Oct 24th 2015

Boston’s Philharmonic gets fired up for two mystical classics

by Michael Johnson

Michael Johnson is a music critic with particular interest in piano. 

Johnson worked as a reporter and editor in New York, Moscow, Paris and London over his journalism career. He covered European technology for Business Week for five years, and served nine years as chief editor of International Management magazine and was chief editor of the French technology weekly 01 Informatique. He also spent four years as Moscow correspondent of The Associated Press. He is the author of five books.

Michael Johnson is based in Bordeaux. Besides English and French he is also fluent in Russian.

You can order Michael Johnson's most recent book, a bilingual book, French and English, with drawings by Johnson:

“Portraitures and caricatures:  Conductors, Pianist, Composers”

 here.

The Boston Philharmonic Orchestra opened its season this week with rousing performances of two works that had never before been combined on a program for Boston audiences – Gustav Holst’s “The Planets” and Richard Strauss’s “Thus Spake Zarathustra”. Conductor Benjamin Zander, rightly proud of the pairing, called the pieces “perfect companions”.

Symphony Hall was packed to the ceiling and the youngish audience was wildly enthusiastic over the Holst, perhaps less so on Zarathustra. (Strauss can be more difficult to penetrate on first hearing.) Only the opening sequence, which was borrowed for the film “2001: A Space Odyssey”, truly resonated with the crowd.

Zander did his usual pep talk beforehand, sharing his infectious energy and humor, growling, snarling and banging chords on a piano to translate Strauss’s emotions into music. The power is all about Strauss’s use of c-major, he said. “Zarathustrais the most amazing music Strauss ever wrote.”  He acknowledged that a challenge was to master Strauss’s “very thick textures”. 

The music is based on Nietzsche’s best-known work, of which Strauss chose eight passages out of the eighty Nietzsche wrote. Most have heavy metaphysical themes but the penultimate selection, “Dance Song” breaks away into a charming Viennese waltz, which the strings played exuberantly, leaning into their instruments and digging their bows into the strings. The magic and humor surfaced naturally. Some passages are “as good a representation of laughter as I can think of in music”, Zander said.

Zander told me separately that he initially had hesitations about trying to handle the Strauss masterpiece. “I wondered how we were ever going to wrestle the giant Zarathustra to the ground. I was wrong – the orchestra ate it up.” He called the score “fiendishly difficult”.

Besides the clarity of Zander’s beat and the synchronization of the augmented (“humonguous”, in Zander’s terms) orchestra, several soloists stood out. Particularly noticeable was concertmistress Joanna Kurkowicz for her lyrical tone in solo passages, and James David Christie at the Aeolian-Skinner organ. Christie provided subtle baseline support and erupted in occasional dominant surges to add drama.

The Symphony Hall organ was one of the reasons the Philharmonic sought to perform there. Both pieces last night contained substantial organ parts. In fact the two pieces require almost identical expanded instrumentation. The stage, normally the home for the Boston Symphony Orchestra, was extended to accommodate the extra strings, reeds, brass and percussion.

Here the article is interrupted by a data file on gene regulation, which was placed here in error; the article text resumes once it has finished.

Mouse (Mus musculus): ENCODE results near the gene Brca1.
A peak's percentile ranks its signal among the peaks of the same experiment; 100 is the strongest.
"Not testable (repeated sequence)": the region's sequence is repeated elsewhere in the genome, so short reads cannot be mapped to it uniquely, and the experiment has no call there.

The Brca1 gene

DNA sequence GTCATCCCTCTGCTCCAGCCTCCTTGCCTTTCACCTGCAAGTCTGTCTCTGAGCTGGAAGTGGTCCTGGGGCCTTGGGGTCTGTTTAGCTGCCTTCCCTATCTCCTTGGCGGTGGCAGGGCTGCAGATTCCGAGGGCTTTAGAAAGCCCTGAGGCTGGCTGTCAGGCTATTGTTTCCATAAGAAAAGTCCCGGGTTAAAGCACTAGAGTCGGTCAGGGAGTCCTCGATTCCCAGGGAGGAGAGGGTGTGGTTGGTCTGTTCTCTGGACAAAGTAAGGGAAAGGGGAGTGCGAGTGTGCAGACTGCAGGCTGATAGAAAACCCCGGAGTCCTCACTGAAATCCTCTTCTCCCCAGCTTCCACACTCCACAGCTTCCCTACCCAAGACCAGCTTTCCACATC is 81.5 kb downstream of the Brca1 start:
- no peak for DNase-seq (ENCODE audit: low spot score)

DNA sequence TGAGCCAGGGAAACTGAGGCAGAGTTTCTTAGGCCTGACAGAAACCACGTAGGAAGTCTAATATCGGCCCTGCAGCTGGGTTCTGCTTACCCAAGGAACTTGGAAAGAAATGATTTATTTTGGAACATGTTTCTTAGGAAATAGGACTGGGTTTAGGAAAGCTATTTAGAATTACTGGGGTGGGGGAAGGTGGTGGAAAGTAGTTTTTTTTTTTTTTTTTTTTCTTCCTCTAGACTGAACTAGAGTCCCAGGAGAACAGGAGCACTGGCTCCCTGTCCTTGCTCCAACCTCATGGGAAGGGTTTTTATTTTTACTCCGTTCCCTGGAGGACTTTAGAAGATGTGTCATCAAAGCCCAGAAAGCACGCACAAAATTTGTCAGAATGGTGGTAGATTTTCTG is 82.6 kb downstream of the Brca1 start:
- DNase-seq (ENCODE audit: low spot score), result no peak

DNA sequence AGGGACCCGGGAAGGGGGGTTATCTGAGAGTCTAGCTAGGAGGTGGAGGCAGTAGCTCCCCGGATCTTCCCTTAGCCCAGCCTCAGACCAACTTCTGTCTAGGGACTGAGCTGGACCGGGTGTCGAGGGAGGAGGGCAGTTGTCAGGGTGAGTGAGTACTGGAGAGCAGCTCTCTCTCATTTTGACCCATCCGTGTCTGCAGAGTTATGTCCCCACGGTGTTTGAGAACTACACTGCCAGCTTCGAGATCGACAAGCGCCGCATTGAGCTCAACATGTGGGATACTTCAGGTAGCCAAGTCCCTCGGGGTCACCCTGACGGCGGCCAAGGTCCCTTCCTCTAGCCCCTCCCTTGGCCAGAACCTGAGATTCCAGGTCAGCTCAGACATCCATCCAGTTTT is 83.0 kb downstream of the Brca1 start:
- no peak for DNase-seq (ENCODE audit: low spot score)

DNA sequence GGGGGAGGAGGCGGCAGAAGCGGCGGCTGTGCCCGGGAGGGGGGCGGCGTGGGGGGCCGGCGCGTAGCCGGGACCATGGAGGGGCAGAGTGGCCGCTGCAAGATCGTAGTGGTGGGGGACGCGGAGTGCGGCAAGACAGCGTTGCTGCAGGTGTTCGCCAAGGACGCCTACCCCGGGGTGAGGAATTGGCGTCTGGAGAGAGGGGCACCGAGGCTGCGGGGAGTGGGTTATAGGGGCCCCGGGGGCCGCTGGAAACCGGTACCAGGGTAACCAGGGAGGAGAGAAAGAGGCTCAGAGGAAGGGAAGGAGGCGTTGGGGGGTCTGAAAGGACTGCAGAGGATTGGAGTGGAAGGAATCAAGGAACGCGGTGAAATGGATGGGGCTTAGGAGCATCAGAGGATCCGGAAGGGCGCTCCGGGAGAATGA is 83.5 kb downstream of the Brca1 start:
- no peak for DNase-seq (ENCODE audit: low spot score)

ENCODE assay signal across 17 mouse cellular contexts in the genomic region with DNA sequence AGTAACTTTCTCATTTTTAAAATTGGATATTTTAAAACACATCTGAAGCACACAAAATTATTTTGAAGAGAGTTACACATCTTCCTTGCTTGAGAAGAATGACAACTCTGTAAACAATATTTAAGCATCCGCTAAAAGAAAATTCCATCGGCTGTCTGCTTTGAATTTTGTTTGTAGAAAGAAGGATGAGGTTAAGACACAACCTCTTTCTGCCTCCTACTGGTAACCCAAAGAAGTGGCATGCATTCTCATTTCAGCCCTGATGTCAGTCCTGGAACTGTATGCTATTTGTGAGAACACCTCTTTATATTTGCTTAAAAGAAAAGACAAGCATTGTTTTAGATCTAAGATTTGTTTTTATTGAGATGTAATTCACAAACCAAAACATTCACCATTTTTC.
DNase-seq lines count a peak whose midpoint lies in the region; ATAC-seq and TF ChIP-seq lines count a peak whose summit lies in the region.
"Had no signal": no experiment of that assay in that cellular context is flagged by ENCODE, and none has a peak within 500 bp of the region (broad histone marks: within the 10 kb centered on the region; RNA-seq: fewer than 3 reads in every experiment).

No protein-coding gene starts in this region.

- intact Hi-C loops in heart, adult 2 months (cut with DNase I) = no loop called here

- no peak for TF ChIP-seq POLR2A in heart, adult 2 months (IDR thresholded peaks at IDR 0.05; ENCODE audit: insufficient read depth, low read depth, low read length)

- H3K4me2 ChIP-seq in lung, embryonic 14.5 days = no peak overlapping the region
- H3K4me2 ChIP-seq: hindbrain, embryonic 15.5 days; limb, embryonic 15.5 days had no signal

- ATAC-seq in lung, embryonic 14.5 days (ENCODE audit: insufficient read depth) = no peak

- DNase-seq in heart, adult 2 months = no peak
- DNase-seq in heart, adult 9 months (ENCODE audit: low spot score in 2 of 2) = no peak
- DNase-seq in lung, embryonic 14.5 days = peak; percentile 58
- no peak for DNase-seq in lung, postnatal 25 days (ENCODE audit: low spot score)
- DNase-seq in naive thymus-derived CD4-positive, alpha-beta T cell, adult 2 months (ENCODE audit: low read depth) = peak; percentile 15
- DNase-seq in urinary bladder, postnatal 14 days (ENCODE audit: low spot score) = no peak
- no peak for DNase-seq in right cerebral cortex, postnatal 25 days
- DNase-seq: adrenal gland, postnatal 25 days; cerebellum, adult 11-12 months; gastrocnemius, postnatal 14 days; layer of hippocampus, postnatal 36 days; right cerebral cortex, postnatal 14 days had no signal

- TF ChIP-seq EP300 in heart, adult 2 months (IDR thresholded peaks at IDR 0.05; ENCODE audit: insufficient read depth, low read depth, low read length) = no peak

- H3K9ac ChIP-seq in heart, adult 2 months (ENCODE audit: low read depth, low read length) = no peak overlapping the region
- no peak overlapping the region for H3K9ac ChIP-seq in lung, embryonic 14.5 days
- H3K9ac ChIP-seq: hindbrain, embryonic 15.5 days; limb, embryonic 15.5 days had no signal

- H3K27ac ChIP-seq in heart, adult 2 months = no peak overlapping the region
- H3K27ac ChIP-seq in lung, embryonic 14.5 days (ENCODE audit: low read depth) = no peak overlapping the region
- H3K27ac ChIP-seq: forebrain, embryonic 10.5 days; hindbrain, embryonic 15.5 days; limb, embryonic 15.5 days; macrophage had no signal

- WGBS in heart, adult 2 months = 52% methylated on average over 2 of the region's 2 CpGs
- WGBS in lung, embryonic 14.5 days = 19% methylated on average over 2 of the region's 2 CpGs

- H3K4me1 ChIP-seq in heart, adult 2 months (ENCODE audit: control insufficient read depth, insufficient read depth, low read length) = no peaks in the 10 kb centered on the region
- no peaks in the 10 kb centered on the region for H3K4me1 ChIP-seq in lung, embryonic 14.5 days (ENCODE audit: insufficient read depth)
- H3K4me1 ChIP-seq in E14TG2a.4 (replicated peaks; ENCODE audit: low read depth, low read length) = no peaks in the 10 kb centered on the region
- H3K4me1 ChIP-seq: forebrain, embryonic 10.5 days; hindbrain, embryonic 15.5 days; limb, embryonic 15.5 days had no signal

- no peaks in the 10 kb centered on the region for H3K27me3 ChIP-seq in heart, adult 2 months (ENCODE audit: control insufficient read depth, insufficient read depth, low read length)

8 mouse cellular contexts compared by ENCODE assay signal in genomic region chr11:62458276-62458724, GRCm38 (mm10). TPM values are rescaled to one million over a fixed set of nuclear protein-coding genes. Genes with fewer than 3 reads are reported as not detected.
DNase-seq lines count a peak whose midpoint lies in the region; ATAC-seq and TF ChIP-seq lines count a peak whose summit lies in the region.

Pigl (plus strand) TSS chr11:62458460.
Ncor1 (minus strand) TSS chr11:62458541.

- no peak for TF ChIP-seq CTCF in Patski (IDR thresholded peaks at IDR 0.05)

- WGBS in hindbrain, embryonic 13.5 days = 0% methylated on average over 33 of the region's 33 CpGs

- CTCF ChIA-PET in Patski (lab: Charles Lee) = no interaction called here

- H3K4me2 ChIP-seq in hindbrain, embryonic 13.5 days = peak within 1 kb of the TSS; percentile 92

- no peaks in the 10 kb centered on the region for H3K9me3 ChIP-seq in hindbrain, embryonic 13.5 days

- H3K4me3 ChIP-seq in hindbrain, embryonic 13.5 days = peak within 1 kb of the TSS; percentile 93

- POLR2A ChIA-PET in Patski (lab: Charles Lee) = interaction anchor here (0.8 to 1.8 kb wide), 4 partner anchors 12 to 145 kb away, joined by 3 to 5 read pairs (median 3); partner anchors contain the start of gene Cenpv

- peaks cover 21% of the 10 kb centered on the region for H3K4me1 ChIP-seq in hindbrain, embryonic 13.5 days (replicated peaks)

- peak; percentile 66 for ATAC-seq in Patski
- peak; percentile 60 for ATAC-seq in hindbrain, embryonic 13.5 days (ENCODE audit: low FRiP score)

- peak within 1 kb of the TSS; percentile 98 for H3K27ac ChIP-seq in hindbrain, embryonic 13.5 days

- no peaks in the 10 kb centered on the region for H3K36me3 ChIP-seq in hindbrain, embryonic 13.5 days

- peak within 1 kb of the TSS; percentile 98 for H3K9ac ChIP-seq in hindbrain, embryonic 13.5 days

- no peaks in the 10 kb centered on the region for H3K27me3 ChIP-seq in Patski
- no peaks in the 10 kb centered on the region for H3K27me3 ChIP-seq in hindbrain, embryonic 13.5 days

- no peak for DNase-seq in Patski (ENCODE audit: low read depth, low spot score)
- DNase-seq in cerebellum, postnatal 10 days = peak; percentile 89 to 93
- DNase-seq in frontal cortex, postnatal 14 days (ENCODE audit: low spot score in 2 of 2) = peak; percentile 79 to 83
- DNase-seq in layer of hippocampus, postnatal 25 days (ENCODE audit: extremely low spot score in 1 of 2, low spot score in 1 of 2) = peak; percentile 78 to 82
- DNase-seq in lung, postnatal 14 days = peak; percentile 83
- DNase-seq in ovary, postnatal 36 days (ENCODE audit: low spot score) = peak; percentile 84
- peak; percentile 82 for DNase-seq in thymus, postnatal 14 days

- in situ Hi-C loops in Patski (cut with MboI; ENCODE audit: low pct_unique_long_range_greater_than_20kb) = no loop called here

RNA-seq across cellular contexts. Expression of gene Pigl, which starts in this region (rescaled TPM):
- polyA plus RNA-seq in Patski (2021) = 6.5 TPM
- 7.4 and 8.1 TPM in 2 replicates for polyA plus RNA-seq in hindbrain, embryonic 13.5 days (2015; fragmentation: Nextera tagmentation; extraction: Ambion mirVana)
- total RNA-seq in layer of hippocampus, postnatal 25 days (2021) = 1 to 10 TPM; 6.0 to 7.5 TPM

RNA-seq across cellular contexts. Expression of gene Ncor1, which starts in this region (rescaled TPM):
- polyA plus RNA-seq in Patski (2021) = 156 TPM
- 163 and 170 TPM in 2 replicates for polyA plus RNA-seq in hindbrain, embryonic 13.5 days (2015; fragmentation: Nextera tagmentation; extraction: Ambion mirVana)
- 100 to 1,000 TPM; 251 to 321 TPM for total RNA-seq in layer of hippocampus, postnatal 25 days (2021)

Strauss strived to produce emotional comfort in this work, and, as Zander put it, he created lush romantic harmonies with the strings divided into 16 voices, and” the soft balm of the organ in the background”.  To my mind, Zander’s players gave Strauss what he would have wanted. 

After intermission, the complexion of the evening changed radically. “The Planets”, a suite of some considerable originality and refinement, lifted off with thumping, marching “Mars”, while the orchestra, fired up for the event, let loose percussion and brass in fff. The cavernous space of Symphony Hall was filled with Philharmonic sound and Zander held the players together in the driving 5/4 rhythmic structure.

Holst’s inspiration came not from the planets themselves nor their godly meaning to the ancients. He was interested in astrology and found material there for what Zander calls the seven “character studies”. Thus Mars is the vigorous aggressive model while Venus (next in Holst’s sequencing) represents desire, love and beauty.  In stark contrast, Venus treats us to lyrical horn passages and exquisite strings. Mercury offers lilting melodies, fleet of foot, elusive. Zander strived to make it “sound like magic”. Uranus was another romp, although Holst’s daughter, who was Zander’s harmony and music theory teacher in England at age 11, professed to consider it inferior. The Philharmonic thought otherwise in this performance and proved it. 

Holst brings the seven planets to a soft landing with Neptune, the mystic planet. He lets this final piece fade away with a celestial offstage women’s choir, performed by the Radcliffe Choral Society. The fadeout is crucial to the illusion of deep space, and Zander held the audience in thrall as the voices progressively became inaudible. Then for a full minute he stood immobile on the podium in total silence. Even the packed house didn’t stir. Or cough. It was a precious moment.

After this reflective mood, the audience rose to its feet for a genuine and prolonged standing ovation. True to form, Zander weaved his way through the orchestra picking out his soloists for a bow before finally taking his own. There was stomping and whooping.


Another version of this review appeared on Boston Musical Intelligencer at www.classical-scene.com.

 


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